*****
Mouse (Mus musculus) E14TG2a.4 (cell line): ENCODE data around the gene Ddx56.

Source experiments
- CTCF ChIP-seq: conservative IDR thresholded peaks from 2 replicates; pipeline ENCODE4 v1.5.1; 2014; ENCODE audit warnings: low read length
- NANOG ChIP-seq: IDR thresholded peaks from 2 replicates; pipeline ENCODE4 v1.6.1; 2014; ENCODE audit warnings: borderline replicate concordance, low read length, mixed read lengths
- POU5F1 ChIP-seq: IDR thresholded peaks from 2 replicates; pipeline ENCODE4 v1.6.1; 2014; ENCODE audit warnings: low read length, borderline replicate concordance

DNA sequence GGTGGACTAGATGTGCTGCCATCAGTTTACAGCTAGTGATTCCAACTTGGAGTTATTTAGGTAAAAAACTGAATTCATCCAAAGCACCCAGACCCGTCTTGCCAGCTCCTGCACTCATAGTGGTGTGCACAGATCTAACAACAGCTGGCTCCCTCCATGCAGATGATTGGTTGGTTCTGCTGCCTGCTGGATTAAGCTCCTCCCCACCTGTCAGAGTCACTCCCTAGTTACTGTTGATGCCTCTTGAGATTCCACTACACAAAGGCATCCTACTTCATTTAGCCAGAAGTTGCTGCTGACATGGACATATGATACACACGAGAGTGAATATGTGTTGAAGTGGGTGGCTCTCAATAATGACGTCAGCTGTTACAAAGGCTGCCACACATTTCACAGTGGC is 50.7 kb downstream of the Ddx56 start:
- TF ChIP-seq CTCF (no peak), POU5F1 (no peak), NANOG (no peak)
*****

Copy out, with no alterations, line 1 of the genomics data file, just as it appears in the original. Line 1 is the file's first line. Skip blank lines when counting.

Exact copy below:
Mouse (Mus musculus) E14TG2a.4 (cell line): ENCODE data around the gene Ddx56.